According to commentary on the incidents of Sept. 11, 2001, if al-Qaida were tied to a country that was hostile to the United States, then it would not engage in such an operation. Indeed, despite having had more opportunities to carry out similar activities than al-Qaida, groups tied to the Soviet Union during the Cold War era did not undertake such actions. They possessed training, supplies and competence, but the interests of countries, even in a state of hostility, place boundaries and rules on conflict that are not binding for an isolated group with nothing to lose.
According to commentary on the operation by Humam al-Balawi — who blew himself up during an intelligence meeting in Khost in Afghanistan in 2009 — he was an individual adventurer and didn’t belong to the Taliban movement. If he truly belonged to the Taliban, the group would have chosen to keep him entrenched in the intelligence apparatus for its benefit. On the contrary, he worked individually and with self-motivation, driven by personal revenge, and not within the framework of a conflict between the Taliban and the United States.
Many terrorist attacks don’t seem to be associated with classified and well-known terrorist organizations, but rather belong to a different kind of operation, or a new generation tied to individuals or small groups that are limited and were previously unknown. Thus, one can describe them as “foreseen crimes and unexpected performers” within this swift transition of conflict and terrorism from countries to groups to individuals.
Here, one can estimate the volume and level of confusion and bewilderment in the confrontation of violence and extremism. The militaries and security institutions were subject to reformulation and reorganization in order to confront a new and different enemy than the one they were accustomed to in previous wars and conflicts: to face groups that differ from countries in their methodology and strategy. As soon as countries acknowledged that groups are different from them, and no longer made a connection between violence and countries, or accused groups of being agents for a certain country, they found themselves confronting a new kind of phantom violence: conflict with unidentified persons and invisible terrorists.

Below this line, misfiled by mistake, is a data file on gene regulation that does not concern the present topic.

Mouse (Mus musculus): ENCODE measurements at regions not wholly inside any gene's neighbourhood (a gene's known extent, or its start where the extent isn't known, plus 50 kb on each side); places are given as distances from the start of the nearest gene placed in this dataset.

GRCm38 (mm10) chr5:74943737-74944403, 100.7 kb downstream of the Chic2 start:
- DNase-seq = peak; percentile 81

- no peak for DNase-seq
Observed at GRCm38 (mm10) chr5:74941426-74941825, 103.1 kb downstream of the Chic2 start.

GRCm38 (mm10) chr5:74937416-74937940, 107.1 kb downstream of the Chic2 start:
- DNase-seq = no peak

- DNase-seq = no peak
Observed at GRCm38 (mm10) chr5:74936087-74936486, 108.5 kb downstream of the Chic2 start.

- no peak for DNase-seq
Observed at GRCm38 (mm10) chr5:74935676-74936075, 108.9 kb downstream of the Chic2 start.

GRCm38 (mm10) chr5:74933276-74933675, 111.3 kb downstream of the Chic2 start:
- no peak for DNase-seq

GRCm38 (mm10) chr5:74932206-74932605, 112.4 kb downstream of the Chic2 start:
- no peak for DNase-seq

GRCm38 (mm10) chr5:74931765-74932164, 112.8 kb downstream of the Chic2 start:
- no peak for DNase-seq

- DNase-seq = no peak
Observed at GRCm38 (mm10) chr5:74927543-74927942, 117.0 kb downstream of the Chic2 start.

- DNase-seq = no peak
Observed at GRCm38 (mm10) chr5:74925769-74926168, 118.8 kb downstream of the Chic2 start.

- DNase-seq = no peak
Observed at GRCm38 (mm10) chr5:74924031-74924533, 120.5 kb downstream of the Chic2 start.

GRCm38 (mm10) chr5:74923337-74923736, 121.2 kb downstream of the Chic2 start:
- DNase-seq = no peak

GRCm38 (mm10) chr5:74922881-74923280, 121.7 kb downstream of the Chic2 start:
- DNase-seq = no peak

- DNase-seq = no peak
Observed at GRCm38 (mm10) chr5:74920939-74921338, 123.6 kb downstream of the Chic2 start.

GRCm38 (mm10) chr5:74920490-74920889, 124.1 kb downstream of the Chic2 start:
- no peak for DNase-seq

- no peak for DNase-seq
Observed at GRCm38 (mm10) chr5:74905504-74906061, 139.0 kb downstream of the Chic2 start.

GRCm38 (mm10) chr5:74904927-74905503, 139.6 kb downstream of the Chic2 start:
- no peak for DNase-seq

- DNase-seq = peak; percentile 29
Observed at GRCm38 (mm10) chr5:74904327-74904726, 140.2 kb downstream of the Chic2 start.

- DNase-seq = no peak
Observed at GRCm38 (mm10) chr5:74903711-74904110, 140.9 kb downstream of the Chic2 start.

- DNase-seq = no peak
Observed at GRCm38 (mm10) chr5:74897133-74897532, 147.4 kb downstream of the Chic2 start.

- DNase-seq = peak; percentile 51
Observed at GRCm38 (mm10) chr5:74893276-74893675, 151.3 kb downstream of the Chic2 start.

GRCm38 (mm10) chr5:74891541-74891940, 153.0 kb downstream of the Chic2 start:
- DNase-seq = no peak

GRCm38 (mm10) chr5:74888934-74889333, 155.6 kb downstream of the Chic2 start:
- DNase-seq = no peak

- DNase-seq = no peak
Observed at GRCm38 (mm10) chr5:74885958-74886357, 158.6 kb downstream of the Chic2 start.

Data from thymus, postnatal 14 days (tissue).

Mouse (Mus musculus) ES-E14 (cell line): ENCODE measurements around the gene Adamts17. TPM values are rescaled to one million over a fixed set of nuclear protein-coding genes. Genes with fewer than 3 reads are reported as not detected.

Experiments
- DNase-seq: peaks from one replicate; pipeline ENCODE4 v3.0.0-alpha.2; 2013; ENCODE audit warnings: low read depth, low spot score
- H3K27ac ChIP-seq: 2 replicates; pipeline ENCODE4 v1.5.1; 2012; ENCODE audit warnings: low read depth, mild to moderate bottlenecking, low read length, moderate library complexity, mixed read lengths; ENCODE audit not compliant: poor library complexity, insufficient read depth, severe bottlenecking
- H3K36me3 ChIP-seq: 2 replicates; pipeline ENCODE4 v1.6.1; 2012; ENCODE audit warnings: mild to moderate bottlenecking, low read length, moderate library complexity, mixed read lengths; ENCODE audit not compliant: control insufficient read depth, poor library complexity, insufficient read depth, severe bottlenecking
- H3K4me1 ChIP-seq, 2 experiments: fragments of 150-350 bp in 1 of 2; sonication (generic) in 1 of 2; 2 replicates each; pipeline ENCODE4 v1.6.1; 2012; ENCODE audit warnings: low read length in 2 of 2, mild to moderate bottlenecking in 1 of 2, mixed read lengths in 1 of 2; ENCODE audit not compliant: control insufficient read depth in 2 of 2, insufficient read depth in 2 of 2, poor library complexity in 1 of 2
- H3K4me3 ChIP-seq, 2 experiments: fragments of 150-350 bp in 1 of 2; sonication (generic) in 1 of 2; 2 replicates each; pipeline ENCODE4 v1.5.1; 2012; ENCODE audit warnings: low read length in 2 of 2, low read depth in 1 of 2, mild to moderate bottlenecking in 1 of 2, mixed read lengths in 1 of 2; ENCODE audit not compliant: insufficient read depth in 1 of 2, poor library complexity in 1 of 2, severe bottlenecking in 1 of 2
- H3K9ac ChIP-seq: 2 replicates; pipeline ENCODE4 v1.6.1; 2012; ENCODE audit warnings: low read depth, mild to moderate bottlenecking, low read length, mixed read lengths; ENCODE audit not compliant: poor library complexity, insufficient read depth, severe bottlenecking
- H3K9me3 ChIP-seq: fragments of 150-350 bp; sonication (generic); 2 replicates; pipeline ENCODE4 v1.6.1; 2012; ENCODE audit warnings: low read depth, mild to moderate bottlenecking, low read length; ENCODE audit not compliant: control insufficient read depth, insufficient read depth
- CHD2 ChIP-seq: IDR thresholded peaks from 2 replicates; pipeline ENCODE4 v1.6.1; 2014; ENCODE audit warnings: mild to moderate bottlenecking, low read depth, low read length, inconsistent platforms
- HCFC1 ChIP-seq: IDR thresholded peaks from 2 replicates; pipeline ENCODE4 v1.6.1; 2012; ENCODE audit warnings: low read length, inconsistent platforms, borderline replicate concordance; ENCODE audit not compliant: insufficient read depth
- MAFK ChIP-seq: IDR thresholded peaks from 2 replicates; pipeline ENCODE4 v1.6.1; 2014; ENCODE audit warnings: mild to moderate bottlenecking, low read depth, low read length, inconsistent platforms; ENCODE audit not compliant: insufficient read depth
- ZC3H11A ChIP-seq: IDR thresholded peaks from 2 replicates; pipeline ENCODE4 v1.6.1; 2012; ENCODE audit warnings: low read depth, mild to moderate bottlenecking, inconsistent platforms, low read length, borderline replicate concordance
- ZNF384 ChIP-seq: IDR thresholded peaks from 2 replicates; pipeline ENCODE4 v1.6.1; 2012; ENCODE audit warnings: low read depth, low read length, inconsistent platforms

Traditionally, one deals with such crimes by blaming well-known terrorist organizations, and by looking for evidence and information, even if impossible to prove, or downplaying them, saying that they are isolated, individual acts. However, it is not comforting to say that the crimes are individual in nature, or that they don’t belong to organized terrorist plots, as it is also not reassuring to falsely attribute the acts to organized terrorist groups.
The fact is that these crimes result from hatred and individual extremism, and are performed by those who are driven by an accumulation of hatred, and who have access to the information and expertise provided by the Internet and social media networks. Crimes are crimes, and their status does not change, whether they are performed or planned by countries or armed groups and organizations. In all cases, we witness the loss of innocent lives, as well as a deep crisis in culture, relationships and planning, daily life and the organization and administration of resources, services and priorities.
It is not required, of course, to abandon the prevailing interpretations, but we need to look for other reasons for the deep-rooted social and cultural crisis, which encourages violence in all its forms, and include crimes of political extremism – for study purposes at least – within the diseases, defects and problems of social and societal crises.